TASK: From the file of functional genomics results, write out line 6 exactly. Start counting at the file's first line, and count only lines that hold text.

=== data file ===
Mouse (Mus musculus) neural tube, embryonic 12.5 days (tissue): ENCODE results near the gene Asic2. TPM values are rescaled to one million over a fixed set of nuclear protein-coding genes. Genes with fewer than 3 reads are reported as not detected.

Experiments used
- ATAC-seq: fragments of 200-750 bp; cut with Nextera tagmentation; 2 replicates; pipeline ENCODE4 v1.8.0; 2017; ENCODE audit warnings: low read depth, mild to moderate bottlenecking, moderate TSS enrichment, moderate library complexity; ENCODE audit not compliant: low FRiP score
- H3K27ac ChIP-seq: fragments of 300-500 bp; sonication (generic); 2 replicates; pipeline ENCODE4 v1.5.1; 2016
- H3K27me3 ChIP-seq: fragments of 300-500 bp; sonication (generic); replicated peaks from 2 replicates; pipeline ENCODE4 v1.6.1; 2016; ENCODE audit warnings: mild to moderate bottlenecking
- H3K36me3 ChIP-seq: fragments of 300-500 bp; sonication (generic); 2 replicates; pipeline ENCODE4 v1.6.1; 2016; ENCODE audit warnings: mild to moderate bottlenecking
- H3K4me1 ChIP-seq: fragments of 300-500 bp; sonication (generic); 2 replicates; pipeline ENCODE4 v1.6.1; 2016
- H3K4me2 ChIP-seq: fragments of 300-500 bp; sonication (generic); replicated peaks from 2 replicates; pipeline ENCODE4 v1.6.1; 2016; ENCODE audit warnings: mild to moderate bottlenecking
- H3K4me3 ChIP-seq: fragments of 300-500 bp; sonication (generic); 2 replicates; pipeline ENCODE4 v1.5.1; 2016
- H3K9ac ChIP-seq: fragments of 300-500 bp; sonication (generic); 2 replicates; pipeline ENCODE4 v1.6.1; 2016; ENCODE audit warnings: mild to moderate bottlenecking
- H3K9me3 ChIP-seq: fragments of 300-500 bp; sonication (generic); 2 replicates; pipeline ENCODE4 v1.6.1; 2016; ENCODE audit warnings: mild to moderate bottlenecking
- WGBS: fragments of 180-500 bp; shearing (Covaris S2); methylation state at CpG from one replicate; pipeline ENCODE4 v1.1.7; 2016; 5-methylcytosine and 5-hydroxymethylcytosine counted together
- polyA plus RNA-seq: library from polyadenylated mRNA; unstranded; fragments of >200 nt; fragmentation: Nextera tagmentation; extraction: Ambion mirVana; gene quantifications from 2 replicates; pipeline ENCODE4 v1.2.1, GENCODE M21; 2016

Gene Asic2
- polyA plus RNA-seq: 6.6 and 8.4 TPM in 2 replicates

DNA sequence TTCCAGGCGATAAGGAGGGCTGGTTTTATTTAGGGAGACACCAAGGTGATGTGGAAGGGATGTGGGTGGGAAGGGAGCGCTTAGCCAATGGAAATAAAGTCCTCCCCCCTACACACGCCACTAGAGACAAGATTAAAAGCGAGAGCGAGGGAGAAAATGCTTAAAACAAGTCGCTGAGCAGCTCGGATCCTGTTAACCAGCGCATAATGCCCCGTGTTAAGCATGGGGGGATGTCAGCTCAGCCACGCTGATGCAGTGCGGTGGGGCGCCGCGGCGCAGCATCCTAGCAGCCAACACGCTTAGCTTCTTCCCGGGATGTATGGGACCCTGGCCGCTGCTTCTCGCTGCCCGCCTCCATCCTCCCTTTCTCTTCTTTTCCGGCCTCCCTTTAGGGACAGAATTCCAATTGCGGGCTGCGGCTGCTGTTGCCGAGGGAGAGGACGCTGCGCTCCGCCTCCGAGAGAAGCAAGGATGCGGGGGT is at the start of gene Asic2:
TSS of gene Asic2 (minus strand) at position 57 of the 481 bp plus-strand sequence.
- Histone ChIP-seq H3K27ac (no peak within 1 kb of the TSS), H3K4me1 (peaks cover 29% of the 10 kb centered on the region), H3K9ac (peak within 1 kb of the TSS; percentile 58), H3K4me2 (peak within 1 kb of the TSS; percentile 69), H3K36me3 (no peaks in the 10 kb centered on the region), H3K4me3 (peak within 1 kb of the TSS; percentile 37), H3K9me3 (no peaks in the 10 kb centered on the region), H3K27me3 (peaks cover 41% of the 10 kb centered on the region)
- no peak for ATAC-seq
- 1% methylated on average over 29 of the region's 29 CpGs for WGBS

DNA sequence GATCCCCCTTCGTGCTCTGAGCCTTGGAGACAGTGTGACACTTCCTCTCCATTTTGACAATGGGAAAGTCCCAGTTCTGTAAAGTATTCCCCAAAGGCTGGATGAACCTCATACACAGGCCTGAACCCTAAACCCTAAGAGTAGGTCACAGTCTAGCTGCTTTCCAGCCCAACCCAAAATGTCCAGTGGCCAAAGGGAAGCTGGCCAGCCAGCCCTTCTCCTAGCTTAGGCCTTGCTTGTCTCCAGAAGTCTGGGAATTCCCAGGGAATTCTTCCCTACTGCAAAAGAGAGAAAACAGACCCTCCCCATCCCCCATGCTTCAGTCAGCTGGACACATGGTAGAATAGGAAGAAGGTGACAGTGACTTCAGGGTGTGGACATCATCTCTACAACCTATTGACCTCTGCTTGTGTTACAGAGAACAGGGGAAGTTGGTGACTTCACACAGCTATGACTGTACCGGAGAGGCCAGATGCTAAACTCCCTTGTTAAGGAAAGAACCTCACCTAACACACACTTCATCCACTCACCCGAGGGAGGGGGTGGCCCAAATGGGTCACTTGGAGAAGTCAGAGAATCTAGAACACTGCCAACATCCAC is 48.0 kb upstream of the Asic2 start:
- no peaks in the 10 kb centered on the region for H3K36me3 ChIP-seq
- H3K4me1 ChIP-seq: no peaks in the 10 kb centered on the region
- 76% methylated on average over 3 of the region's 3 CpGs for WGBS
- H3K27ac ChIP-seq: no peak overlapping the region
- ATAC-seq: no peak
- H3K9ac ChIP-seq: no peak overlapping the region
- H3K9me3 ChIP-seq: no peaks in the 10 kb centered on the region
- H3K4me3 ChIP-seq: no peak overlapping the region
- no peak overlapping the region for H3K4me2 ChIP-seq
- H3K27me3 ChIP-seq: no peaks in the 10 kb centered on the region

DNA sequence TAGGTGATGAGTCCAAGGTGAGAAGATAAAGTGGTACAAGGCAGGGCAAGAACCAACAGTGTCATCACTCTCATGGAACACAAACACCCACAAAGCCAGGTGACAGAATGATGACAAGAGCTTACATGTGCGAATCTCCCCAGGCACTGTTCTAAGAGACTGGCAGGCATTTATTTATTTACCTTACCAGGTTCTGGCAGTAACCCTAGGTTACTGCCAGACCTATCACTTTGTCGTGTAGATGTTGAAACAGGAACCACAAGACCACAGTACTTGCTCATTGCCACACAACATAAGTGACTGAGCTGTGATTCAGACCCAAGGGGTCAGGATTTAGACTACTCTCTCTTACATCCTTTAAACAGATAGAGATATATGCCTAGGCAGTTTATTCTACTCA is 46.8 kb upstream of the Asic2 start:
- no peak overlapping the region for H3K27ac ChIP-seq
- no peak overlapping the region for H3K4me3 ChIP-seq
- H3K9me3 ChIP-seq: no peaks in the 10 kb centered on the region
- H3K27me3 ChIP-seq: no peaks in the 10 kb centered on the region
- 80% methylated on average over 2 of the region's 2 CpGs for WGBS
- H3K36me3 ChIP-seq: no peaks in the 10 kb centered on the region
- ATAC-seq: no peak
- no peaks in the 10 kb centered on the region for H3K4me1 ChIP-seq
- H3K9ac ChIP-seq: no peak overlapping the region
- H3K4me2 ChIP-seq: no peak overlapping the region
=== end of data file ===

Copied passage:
- H3K36me3 ChIP-seq: fragments of 300-500 bp; sonication (generic); 2 replicates; pipeline ENCODE4 v1.6.1; 2016; ENCODE audit warnings: mild to moderate bottlenecking